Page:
Realism and humanism in war: Lokotkov the wise and thoughtful partisan leader stands up from bathing his feet to argue against the Red Army officer.

Realism and humanism in war: Lokotkov the wise and thoughtful partisan leader stands up from bathing his feet to argue against the Red Army officer.

This is warfare of the most brutal kind carried out in an almost post-apocalyptic wasteland of snow-covered plains, ramshackle villages and sparse woods. German shot the film in black and white with three different cinematographers used for his complex tracking shots across the terrain. Two of the set piece scenes are among the best I’ve ever seen. In one German soldiers appear as wraiths out of the fog overwhelming a Russian lookout. I know that’s been done before but the handling of the scene is terrific. I won’t spoil the second example which was just stunning. The ending of the film celebrates the advance of the Red Army into Germany, but again the director avoids the triumphal and the super-heroism decreed by Soviet socialist realism. Instead he hones in on comradeship and a meeting of the principals from the food train hijack.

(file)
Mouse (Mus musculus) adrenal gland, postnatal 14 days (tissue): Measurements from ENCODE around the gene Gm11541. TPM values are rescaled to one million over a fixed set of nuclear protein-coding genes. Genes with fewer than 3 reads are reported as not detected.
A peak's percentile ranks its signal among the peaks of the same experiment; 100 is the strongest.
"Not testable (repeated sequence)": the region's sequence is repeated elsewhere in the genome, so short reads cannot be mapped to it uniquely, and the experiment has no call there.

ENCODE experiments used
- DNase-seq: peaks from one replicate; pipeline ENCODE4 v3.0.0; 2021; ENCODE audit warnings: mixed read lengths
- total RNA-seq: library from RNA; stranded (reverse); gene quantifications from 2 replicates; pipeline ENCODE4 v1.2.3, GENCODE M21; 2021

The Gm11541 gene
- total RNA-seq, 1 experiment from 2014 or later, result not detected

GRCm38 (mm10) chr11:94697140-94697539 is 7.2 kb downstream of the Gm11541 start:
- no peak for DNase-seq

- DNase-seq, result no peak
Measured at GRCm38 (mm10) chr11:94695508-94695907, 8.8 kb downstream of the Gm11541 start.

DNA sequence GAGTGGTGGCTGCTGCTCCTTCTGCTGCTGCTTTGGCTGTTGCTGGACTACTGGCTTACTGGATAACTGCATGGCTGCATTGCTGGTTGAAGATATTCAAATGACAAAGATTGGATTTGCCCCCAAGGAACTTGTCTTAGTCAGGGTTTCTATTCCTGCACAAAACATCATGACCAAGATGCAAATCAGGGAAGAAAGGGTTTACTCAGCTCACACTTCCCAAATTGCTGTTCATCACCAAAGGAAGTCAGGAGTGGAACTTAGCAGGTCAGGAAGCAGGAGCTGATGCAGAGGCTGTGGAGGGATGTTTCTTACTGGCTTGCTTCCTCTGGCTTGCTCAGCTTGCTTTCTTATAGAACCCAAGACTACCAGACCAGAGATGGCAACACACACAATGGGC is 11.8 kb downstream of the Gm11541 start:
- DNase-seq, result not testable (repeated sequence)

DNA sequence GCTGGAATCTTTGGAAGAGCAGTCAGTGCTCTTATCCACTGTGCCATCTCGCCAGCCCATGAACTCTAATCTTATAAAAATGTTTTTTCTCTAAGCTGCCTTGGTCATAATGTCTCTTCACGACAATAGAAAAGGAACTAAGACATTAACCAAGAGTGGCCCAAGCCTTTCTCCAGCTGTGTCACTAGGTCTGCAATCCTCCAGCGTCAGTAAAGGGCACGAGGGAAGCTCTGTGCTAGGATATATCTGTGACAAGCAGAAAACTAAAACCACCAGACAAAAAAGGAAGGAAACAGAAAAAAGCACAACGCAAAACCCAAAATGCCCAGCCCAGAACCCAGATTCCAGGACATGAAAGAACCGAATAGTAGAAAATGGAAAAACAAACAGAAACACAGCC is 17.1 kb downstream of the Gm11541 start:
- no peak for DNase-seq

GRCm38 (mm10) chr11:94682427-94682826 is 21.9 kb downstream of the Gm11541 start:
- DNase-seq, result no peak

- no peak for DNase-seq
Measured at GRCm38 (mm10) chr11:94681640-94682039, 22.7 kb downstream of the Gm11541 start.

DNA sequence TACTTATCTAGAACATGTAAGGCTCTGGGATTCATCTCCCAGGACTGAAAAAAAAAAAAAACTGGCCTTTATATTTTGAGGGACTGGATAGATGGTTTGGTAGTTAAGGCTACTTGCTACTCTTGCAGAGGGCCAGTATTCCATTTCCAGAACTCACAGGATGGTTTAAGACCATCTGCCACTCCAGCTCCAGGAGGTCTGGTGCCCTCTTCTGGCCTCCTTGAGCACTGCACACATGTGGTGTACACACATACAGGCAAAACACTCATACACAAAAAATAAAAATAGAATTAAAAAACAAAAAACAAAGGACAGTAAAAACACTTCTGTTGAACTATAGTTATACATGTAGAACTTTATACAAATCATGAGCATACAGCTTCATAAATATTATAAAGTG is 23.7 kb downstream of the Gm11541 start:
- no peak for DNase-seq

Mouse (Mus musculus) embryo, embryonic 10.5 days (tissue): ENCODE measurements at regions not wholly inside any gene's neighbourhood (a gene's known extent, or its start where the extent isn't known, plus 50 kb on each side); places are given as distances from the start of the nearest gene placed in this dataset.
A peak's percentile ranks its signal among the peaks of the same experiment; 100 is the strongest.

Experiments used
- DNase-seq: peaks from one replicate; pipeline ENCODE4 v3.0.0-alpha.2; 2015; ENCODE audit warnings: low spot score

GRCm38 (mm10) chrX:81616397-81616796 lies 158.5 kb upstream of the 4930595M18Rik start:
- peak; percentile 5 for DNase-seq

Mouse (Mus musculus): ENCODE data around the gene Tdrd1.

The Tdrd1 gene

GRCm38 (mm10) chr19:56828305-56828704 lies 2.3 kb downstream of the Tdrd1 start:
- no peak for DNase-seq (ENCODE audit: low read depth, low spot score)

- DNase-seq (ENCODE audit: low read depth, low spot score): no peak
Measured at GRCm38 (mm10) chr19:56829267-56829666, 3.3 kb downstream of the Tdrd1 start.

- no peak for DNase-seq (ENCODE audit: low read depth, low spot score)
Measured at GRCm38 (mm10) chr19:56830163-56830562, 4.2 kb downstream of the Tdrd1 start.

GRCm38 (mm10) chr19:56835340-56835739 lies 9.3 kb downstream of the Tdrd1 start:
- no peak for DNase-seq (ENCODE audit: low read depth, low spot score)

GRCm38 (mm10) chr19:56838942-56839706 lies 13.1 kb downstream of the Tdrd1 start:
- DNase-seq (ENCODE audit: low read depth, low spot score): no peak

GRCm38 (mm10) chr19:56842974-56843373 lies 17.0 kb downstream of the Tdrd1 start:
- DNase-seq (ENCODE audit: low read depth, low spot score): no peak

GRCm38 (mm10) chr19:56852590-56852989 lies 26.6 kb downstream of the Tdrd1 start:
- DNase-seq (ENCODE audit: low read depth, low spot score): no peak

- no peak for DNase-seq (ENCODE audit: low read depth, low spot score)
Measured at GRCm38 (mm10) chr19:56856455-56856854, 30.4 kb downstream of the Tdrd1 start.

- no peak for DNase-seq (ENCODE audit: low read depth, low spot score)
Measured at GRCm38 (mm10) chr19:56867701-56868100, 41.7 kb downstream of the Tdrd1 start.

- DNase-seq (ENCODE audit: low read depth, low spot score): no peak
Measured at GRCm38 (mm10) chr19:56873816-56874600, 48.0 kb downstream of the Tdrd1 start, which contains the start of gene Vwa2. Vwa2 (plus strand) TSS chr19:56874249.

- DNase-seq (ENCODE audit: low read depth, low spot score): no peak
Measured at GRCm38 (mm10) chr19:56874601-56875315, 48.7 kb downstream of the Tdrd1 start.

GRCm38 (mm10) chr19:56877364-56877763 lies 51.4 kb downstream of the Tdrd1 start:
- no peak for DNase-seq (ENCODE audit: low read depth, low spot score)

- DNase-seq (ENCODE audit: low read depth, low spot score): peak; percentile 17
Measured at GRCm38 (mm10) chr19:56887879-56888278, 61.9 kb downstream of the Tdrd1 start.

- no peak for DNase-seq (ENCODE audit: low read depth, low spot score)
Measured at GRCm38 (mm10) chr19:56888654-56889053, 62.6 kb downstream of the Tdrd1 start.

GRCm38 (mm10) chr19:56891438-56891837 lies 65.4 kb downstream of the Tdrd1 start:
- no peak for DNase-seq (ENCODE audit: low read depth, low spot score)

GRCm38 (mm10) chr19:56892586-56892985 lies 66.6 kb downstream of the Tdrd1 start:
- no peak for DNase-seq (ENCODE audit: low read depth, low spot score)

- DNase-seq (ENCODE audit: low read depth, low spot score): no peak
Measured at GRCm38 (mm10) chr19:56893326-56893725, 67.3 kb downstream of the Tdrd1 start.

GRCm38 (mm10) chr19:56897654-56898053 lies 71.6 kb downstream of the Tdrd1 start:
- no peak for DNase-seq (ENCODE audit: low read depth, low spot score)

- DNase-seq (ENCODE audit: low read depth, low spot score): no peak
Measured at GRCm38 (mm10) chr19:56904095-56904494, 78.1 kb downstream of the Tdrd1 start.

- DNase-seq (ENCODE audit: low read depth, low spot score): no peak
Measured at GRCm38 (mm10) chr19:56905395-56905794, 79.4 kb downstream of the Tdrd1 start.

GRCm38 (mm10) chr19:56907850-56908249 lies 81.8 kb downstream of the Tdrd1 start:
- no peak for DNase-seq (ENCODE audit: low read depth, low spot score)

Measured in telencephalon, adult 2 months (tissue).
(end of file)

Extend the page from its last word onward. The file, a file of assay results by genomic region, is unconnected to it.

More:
This is a must see. I discovered that a free download at reasonable quality is on the Internet Archive website (with links to an English subtitle file. None of German’s films is easily available on DVD outside Russia yet his high status as a filmmaker is not in doubt. If anyone else is brave enough to screen this in a cinema near you, drop everything and go.